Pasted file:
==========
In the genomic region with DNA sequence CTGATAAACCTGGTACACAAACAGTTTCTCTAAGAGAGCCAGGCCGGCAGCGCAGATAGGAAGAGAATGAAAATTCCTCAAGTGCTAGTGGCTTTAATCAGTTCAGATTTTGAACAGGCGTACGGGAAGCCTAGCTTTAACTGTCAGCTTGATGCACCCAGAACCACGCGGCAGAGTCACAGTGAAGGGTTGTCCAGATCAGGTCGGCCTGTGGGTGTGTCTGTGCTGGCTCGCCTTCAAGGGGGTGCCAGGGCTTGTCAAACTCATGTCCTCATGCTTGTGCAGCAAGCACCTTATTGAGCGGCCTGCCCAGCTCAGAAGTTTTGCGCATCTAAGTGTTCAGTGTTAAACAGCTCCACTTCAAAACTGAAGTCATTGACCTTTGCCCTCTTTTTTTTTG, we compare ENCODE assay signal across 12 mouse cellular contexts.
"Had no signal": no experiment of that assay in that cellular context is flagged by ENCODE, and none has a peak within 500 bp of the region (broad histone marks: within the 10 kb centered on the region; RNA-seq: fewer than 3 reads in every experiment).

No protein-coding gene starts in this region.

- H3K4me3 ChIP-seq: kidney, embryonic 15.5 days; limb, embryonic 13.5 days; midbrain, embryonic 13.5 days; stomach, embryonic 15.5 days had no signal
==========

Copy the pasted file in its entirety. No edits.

In the genomic region with DNA sequence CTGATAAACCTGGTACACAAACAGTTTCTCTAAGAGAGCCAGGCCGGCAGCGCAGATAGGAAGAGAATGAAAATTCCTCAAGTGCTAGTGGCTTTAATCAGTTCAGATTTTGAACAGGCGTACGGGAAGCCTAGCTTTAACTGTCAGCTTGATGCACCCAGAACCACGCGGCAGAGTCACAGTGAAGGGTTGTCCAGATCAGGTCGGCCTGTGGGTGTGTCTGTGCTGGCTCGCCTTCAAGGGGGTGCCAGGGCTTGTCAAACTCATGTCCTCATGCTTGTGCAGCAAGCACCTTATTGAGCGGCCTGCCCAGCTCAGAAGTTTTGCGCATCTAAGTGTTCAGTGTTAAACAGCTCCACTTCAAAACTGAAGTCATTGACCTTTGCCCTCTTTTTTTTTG, we compare ENCODE assay signal across 12 mouse cellular contexts.
"Had no signal": no experiment of that assay in that cellular context is flagged by ENCODE, and none has a peak within 500 bp of the region (broad histone marks: within the 10 kb centered on the region; RNA-seq: fewer than 3 reads in every experiment).

No protein-coding gene starts in this region.

- H3K4me3 ChIP-seq: kidney, embryonic 15.5 days; limb, embryonic 13.5 days; midbrain, embryonic 13.5 days; stomach, embryonic 15.5 days had no signal